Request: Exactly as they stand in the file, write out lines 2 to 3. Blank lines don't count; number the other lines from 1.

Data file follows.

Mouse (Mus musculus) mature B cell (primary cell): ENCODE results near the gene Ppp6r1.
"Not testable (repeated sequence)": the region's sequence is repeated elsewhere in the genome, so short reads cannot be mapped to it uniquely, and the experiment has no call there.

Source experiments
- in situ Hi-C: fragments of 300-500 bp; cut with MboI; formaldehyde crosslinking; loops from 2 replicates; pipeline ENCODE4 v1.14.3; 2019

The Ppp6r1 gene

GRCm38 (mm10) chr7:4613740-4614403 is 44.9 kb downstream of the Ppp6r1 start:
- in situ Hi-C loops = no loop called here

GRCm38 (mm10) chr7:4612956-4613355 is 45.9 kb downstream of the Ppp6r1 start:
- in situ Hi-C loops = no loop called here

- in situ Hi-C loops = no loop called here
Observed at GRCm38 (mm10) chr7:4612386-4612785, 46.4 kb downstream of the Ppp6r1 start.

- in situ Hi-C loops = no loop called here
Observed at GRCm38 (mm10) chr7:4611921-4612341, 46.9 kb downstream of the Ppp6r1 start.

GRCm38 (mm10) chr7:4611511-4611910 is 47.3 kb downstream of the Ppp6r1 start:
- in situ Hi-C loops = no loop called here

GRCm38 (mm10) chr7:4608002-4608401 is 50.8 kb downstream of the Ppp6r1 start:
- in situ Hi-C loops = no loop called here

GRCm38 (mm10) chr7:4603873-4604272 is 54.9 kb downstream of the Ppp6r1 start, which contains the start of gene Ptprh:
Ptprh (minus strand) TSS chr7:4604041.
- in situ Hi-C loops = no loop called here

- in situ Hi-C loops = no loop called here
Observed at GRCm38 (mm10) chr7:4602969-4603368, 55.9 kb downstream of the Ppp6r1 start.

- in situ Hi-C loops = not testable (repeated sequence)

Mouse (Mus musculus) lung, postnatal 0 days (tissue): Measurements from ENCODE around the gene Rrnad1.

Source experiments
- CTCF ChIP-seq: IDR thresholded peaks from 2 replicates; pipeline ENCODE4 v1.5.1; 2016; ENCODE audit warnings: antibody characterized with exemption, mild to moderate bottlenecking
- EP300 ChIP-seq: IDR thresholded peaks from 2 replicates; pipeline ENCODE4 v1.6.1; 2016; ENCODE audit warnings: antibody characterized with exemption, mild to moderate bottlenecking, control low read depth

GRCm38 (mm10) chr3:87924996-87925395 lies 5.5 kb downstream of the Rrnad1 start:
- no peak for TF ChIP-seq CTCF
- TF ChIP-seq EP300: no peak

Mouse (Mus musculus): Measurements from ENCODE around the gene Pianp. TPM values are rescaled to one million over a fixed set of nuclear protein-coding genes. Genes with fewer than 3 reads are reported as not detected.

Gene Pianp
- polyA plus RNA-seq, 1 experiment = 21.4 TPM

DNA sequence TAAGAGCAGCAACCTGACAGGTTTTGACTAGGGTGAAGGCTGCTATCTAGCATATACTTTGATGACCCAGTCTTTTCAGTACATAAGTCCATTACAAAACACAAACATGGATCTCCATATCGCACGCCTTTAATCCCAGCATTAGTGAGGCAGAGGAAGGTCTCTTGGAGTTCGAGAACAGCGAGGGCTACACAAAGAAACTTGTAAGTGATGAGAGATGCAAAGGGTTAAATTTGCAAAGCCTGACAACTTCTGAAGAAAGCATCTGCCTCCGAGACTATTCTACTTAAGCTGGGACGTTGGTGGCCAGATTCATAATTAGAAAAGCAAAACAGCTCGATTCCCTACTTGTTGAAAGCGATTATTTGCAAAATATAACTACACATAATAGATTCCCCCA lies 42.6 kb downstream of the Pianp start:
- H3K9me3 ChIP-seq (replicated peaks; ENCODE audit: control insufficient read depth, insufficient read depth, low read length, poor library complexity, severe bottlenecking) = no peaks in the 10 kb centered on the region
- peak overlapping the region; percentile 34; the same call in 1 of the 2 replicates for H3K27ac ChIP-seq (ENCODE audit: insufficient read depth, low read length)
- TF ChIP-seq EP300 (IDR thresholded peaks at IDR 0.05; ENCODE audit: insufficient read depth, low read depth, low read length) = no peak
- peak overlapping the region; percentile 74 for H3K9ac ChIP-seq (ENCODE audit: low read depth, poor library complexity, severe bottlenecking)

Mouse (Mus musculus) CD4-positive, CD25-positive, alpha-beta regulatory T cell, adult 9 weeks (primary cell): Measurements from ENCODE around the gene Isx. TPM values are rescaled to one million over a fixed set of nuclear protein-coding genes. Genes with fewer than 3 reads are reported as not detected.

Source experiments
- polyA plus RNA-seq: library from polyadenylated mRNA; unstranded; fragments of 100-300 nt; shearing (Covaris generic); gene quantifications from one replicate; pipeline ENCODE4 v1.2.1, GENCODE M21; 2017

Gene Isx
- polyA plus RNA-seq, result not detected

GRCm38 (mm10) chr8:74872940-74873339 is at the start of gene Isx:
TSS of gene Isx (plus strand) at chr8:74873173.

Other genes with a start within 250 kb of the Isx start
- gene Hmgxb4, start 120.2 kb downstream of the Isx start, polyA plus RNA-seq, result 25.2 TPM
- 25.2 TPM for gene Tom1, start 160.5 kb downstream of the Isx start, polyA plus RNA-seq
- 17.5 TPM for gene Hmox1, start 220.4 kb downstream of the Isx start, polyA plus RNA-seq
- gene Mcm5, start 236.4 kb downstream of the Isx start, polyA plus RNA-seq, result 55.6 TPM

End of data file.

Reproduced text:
"Not testable (repeated sequence)": the region's sequence is repeated elsewhere in the genome, so short reads cannot be mapped to it uniquely, and the experiment has no call there.

Source experiments